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PANdering to the base off-base

7 July 2009

Patrick Corcoran, at “Gancho Blog” was trying to figure out which U.S. public figure most closely resembles Germán Martínez, who was (until today) PAN party chair.

Patrick looks at various hapless figures (Michael Steele of the Republican Party, Floyd Mayweather) but if I ever tried to find an analogy in the U.S. to Martínez, my figures would be someone more like Ralph Reed (of the now defunct Christian Coalition), former Texas Congressman (and future Federal inmate) Tom DeLay, or one-time Speaker of the House Newt Gingrich.

PAN, like the U.S. Republican Party, appeals to   — as Dr. Johnson said of the Metaphyical Poetry — “the most heterogeneous ideas yoked by violence together.”  At the same time the parties push “traditional religious values”, they encourage  cupidity, and looking forward to a glorious past, hoping to broaden their appeal to to the masses with a nationalism that excluded a goodly number of the nation’s people.

Ironically, Felipe Calderon chose Martinez to prevent rifts in the party between the religious right and the more pragmatic business wing.  As David Agren writes (and YEAH! … he’s writing on Mexican politics again) on his own website, “Tales From San Lazaro”:

Martínez promised unity for a party that was split among warring factions, and divided over the leadership of polemic outgoing president Manuel Espino, whose conservative and Catholic factions never warmed to the 2006 candidacy of President Felipe Calderón. Martínez also promised to put an end to an electoral losing streak that had cost the PAN state and local governments in places such as Yucatán, Aguascalientes and Mazatlán. He said that the continuation of such electoral calamities – blamed on party infighting over nominations – would ultimately result in the PAN losing the presidency in 2012.

Martínez — like Reed, DeLay and Gingrich might have been a brilliant organizer, but was limited in his appeal outside his own “comfort zone”, and  his own prejudices kept popping up at inconvenient times.  Anti-Semetism might still lurk in some Mexican hearts, — and his published attack on then U.S. President-elect Barack Obama and the Jews it might have earned PAN some points with its own “base” — but it served only to remind Mexican intellectuals of PAN’s fascist roots, and served the rest of the Mexican electorate as a reminder of the party’s upper-class biases.  Anti-Semetism never made much of a headway in Mexico (other than an outbreak — among the fascists who later founded PAN) and was never particularly relevant to working class or middle class Mexico.  What Mexicans are proud of, and what distinguishes them from other Latin American countries like Peru (and Honduras) is that there is no real “criollo elite”.  Most Mexicans were highly impressed when the U.S. elected a president who  is — as they are — of mixed ethnicity and rather… uh… brown.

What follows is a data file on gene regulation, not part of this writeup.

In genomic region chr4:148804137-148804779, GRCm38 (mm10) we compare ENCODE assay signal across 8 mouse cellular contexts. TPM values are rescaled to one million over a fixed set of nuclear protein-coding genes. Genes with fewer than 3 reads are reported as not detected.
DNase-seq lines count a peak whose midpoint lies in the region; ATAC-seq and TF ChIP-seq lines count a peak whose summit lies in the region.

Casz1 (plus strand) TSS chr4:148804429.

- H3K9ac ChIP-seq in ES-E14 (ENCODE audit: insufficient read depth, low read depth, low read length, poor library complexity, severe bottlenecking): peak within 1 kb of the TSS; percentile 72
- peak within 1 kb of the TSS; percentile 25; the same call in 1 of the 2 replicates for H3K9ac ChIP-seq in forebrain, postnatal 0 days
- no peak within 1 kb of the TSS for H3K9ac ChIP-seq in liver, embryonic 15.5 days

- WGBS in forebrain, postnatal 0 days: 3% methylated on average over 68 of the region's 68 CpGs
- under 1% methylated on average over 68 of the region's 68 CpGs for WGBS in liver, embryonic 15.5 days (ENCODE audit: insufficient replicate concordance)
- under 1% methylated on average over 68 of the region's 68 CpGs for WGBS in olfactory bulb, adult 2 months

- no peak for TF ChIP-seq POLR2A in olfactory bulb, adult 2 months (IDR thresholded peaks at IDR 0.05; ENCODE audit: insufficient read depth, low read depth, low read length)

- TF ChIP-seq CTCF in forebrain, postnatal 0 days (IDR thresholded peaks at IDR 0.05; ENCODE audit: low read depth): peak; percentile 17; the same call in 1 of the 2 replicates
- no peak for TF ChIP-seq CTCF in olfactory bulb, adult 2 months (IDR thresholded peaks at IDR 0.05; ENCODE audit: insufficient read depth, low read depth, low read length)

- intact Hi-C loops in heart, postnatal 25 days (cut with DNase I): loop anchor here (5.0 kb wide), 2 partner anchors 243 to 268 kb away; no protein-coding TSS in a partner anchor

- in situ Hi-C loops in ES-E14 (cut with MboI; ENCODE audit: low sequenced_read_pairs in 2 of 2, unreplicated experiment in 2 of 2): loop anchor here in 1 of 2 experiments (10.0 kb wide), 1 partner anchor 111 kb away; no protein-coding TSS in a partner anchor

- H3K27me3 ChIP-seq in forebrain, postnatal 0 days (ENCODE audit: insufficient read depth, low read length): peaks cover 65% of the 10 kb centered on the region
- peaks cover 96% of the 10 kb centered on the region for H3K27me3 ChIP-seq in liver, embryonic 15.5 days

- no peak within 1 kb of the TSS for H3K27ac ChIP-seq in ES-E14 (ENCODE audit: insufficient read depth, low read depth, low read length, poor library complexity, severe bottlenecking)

Another Mexican trait has been politesse and consensus building.  In the 17th and 18th century, “Polite as a Mexican” was used in Spanish to mean someone very, very polite.  And, though politics is a rough sport in this country, politness is expected.  Something Martinez tended to forget when talking about his political opponents.   Mexican Fascism — with dominance over one’s opponents the ultimate good — may still leave room for good manners, but Martinez, coming from the “piety wing” also tended to see opponents not as people to be dominated (politely if possible, by force if necessary), but as sinners.  This does not build consensus (especially when it came to complex, morally neutral issues like changing the tax code) and did not make him popular within his own party.  Or effective outside it.  As Agren says:

Martínez also was the public face of a fierce PAN electoral offensive that accused the PRI of being a half-hearted participant in the war on drugs and blamed it for failing to tackle the cartel problem during the years that it ruled the country. That strategy may have worked; it perhaps prevented the July 5 vote from being a complete wipe out, but not much more.

That strategy angered many in the PRI, whose leadership largely responded to the attacks in a non-combative fashion. And now with the PRI wielding power in San Lazaro, Martínez became an obstacle to Calderón pushing any sort of reforms through Congress in the latter half of his administration. Martínez’s departure became even more necessary since the lower house is entirely responsible for the passing the budget – the PAN-led Senate has no role in the process.

I don’t know if Martinez is totally to blame for his problems in drawing support to the party.  Felipe Calderon, just before the election, went off on a riff on Michael Jackson’s death, attacking narcotics users and atheists which — fortunately for the Party — was pretty much overlooked.

I’ve written elsewhere on other PAN attempts to make a political issue out of a non-existent social “problem“, so — despite the party’s poor performance during its two installations at Los Pinos (unemployment has doubled, narcotics violence has skyrocketed, and the gringos are seen as controlling more and more of the Mexican economy)… it may not just be political and economic issues that are causing voters to look for alternatives.   It may be, as with the Republicans as a result of listening to Gingrich, and De Lay and Reed, that the base is not really representative of the voters, or the nation.  It just thinks it is.

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